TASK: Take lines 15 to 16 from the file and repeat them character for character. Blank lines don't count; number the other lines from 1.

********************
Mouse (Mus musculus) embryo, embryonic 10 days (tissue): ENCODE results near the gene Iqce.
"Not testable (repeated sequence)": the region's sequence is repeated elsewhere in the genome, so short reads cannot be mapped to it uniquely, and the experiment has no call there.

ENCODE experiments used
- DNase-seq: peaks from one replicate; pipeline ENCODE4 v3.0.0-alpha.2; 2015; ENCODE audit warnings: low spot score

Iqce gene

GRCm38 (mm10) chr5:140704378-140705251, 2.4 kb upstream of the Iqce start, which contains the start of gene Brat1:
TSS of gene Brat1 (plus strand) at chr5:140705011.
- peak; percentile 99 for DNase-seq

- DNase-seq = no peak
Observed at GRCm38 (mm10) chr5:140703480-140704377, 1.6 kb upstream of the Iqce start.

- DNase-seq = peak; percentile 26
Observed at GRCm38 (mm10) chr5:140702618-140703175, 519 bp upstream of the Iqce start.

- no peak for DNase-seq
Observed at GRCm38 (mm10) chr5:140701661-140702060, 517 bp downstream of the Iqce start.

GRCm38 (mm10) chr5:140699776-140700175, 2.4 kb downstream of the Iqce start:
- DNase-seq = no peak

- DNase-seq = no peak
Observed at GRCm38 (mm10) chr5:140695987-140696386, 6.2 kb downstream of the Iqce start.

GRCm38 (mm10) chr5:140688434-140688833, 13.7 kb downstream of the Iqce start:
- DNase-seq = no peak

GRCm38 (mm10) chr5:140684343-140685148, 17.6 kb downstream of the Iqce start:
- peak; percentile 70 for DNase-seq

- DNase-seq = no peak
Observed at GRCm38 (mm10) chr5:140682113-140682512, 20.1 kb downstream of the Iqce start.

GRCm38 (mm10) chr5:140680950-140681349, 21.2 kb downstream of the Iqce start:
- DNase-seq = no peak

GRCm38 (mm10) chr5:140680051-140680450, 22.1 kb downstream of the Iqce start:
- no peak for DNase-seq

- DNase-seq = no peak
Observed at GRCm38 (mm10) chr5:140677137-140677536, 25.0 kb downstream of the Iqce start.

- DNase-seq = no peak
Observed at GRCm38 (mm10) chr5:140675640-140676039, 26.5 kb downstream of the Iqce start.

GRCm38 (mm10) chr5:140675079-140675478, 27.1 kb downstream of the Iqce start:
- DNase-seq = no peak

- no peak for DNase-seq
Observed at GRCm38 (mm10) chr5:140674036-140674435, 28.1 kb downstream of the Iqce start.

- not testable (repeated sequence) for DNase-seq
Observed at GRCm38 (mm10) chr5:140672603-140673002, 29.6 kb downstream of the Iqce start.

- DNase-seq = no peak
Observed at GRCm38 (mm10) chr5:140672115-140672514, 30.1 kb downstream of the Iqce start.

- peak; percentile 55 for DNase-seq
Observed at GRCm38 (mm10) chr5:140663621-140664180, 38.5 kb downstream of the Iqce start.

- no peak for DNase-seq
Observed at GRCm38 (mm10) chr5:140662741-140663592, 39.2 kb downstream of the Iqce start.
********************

GRCm38 (mm10) chr5:140699776-140700175, 2.4 kb downstream of the Iqce start:
- DNase-seq = no peak